I am grateful for my family - real and extended - who support and visit me even though I'm here in Zurich. I love my cool parents, who have always supported me, who never say "when are you coming home?" or "When are you going to have children?". I love the fact that I'm close to my brother and sister and that we all look out for and look after each other, in different ways and at different times.

I am grateful to all my friends - long established and new, real and virtual, near and far. Living here has really made me appreciate and treasure all my relationships. I love that fact that my friends challenge me (to run and race, to speak German, to be honest, to confront my fears) and also share my history.

And I'm grateful for so many other things. I'm grateful for being a woman. I'm grateful for my strong, flexible, healthy body and for my running. I am grateful for finding and practising yoga - I hope I do yoga throughout my life. I am grateful for music and for my ipod - music keeps me sane and makes me feel alive. I am grateful for all the books that I have read and learnt from and I am thankful for all the books I still have to read! I am grateful for the freedom that I have as we wait for a family - the freedom to stay in bed at the weekend, drink tea, read books, write in my journal.

I am so grateful for the pleasures and the priviledges of the life I currently lead and I hope that we get a chance to build a different life together in the future.


Women, Leadership, Culture

The November PWG Meeting was about different cultures and the stereotyping of male and female leadership styles. The speaker was Eleanor Tabi Haller-Jorden from Catalyst.

Extract from pwg website:
Different Cultures, Similar Perceptions: Stereotyping of Western European Business Leaders
In collaboration with IMD, Catalyst has conducted a study and examined whether managers from ten predominantly Western European countries perceive differences in women's and men's effectiveness at key leadership behaviors. In addition to this, she will talk about managers' cultural beliefs, including their attitudes about which behaviors are most essential to overall leadership erformance.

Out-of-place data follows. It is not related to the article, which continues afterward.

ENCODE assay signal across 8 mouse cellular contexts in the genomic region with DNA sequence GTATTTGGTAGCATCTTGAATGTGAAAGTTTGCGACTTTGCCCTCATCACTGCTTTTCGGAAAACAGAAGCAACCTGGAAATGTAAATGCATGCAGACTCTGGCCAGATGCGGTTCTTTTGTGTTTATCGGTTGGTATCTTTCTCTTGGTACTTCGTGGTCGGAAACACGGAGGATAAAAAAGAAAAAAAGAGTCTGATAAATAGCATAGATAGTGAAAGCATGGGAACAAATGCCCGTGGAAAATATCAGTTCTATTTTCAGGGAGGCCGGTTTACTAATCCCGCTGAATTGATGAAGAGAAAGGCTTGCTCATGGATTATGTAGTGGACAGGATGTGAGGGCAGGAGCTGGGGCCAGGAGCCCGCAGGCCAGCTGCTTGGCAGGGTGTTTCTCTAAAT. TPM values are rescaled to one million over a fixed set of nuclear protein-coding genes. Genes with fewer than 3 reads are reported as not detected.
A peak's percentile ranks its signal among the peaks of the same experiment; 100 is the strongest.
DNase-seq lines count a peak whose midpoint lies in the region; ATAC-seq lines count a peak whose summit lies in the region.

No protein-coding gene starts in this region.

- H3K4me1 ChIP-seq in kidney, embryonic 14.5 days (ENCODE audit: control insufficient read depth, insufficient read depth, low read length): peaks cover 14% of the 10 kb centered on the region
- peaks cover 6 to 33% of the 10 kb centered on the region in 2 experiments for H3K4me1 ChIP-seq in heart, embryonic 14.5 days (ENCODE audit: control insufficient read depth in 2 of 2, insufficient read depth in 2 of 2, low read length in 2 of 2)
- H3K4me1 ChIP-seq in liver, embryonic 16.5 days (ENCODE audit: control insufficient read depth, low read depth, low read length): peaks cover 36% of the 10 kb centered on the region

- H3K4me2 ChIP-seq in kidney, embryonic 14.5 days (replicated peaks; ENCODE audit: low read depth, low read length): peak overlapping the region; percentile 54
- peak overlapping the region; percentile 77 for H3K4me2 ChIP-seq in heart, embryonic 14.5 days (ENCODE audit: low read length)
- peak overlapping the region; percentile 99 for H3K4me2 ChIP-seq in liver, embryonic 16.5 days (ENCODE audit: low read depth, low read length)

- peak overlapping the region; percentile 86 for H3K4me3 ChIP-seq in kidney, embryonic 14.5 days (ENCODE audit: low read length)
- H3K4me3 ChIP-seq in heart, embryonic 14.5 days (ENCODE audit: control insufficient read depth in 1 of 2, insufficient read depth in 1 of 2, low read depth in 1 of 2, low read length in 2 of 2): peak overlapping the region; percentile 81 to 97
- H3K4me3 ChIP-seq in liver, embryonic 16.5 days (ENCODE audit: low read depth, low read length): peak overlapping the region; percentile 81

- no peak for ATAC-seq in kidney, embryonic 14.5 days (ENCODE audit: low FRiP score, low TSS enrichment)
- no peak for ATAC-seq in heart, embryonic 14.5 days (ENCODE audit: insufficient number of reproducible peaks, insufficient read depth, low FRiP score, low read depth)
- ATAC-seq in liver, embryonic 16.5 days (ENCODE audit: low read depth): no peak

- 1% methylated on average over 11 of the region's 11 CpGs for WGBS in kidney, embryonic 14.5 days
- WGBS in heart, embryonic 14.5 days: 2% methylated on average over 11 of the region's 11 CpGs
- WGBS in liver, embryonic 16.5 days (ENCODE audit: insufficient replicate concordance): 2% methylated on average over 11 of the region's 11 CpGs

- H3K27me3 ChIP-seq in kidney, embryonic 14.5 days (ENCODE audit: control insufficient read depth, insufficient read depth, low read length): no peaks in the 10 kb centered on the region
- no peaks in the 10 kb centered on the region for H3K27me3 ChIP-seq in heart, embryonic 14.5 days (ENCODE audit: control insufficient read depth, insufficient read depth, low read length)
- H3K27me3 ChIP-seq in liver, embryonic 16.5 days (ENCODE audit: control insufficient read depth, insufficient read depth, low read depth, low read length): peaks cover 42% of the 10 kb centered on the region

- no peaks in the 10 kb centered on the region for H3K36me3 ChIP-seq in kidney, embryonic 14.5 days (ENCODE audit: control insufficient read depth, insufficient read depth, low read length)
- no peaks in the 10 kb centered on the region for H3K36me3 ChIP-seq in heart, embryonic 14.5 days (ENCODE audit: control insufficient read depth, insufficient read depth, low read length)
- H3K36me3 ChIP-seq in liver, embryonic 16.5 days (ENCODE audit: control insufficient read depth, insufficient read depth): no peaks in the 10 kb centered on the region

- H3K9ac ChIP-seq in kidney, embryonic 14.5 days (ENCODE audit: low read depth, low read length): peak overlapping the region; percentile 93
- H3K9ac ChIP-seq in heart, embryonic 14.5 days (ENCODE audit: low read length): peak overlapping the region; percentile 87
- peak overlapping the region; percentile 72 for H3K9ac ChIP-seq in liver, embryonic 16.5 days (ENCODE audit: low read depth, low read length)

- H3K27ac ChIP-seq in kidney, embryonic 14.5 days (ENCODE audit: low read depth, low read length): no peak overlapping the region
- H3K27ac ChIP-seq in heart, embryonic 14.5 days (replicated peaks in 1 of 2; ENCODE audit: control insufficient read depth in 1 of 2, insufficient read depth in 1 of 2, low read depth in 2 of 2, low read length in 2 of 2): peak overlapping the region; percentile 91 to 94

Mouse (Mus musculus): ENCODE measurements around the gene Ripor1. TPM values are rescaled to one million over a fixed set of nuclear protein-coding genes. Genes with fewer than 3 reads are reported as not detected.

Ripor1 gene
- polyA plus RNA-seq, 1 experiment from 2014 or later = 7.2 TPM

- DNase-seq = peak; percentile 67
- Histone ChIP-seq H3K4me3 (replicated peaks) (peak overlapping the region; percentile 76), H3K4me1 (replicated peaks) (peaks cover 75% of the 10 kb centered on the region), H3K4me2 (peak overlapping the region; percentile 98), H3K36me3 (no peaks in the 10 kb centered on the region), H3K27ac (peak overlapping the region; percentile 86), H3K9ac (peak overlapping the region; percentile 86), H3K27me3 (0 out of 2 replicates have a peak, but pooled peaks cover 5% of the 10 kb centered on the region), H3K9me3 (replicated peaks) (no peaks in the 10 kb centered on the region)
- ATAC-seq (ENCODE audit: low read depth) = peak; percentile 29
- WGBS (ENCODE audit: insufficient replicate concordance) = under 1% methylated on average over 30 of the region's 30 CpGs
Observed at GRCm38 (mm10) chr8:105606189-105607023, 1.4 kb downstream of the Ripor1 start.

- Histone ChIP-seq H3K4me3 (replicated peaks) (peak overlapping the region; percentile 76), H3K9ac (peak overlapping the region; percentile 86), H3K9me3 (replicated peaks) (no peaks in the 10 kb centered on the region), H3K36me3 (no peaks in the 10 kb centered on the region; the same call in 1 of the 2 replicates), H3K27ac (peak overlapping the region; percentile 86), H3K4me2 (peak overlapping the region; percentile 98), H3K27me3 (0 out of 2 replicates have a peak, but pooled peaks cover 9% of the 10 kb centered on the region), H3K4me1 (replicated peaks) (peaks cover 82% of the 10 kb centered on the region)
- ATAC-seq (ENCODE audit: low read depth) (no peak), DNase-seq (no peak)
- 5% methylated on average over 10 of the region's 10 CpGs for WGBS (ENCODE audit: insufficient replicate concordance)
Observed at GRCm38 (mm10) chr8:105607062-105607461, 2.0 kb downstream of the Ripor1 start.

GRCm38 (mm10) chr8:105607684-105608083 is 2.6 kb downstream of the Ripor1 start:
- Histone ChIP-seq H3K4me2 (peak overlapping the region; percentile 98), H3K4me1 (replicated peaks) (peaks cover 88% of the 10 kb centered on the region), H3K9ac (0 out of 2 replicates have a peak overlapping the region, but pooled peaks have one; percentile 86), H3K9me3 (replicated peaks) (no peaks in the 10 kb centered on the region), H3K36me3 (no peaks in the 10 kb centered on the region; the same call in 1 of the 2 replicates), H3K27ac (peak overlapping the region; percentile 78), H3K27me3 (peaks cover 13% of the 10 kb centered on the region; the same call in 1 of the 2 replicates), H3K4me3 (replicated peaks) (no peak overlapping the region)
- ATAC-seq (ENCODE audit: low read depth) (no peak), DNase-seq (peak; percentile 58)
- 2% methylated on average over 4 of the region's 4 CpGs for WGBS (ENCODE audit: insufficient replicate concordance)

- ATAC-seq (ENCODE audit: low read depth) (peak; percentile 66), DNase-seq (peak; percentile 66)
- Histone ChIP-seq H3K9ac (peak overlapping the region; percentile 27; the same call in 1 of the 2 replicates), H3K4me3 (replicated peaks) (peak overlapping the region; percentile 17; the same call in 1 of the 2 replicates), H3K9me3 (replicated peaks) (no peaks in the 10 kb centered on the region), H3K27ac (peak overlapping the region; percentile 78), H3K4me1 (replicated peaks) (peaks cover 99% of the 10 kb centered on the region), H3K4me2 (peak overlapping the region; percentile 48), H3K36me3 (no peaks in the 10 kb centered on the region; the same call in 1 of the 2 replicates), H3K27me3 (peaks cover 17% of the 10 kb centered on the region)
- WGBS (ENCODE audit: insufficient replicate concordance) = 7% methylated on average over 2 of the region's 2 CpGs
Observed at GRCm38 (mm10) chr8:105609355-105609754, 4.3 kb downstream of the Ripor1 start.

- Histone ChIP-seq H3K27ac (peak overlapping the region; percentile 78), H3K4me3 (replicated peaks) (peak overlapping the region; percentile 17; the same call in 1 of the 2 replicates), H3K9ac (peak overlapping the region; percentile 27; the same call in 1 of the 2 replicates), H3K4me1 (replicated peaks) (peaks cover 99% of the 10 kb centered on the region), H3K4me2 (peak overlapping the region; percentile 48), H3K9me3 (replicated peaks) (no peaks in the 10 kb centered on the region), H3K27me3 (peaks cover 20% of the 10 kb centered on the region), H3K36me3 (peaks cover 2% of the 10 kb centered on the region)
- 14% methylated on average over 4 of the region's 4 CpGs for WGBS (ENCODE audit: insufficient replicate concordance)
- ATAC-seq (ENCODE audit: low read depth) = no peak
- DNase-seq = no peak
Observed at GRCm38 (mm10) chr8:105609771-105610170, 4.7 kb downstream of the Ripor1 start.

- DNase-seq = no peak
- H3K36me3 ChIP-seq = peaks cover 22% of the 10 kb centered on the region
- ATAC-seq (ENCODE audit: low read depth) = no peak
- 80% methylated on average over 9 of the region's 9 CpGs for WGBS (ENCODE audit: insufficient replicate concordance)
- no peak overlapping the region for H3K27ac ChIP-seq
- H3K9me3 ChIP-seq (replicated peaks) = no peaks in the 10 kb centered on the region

My Notes

Misperception that female managers are risk averse

Role of silence at work and honesty at work

lack of female mentors / old boys network
lack of alternative female network

Made me want to do phd and to do more research

Story telling at work

female managers are perceived as "taking care" of staff
versus male managers who "take charge" - But this is not backed up by research

Humour "I'm the black, you must be the woman!"

2 characteristics of being a leader: "perceive reality honestly" and "say thank you"

Running on the Uetliberg | 58.51 (8.88km)

Distance: 8.88 km
Time: 58.51
Average: 6.37
Fastest: 5.03
Slowest: 6.36
Hill: 6.46 uphill running / 10.49 walking uphill
Hill walking section: 14.49 min
Calories: 593

A lovely afternoon on the Uetliberg with the late autumn sun. I had a really good run - my average pace is slower because the first 15 minutes / 1.5 km was a slow uphill walking pace. I can comfortably cruise at under 6 min per kilometre ie 5.45 as long as it's on the flat.

When I did this run a few weeks ago, my time was 61.21. Go me!

November 26th | 65.5 kg

Last week:
I ran three times
Went to Yoga twice
So I'm a bit surprised to not lose any weight. This week I will track my food and will get to 65 kg.

Track food
Run x 3
Yoga x 1

Mon: 1272 + 382 = 1661 | 1652 | 9 under | 9 undder (35 minutes run, 2 x walk)
Tues: 1272


Yoga and feeling a bit yucky!

I'm not sure what happened tonight, but I felt a bit jangled and then yucky throughout yoga and particularly when we'd finished. I couldn't quite seem to get it all together tonight, and usually this doesn't phase me, I just get on with it. But tonight I couldn't get into the flow. We did lots of hip openers and a long inversion sequence. And by the end I felt a bit nauseous and then walking home I felt spaced and a few times like I was going to faint (so I caught a tram). I'm now warm and safe at home and feeling better, but it really was a horrible feeling. Any yoga gurus out there got any feedback? here_be_dragons?

I did talk to my teacher to let him know how I was feeling and he thought it might be to do with all the hip poses, as these sometimes cause emotions to come out. As I said to him, I always leave yoga feeling calm and serene and was a horrible change tonight.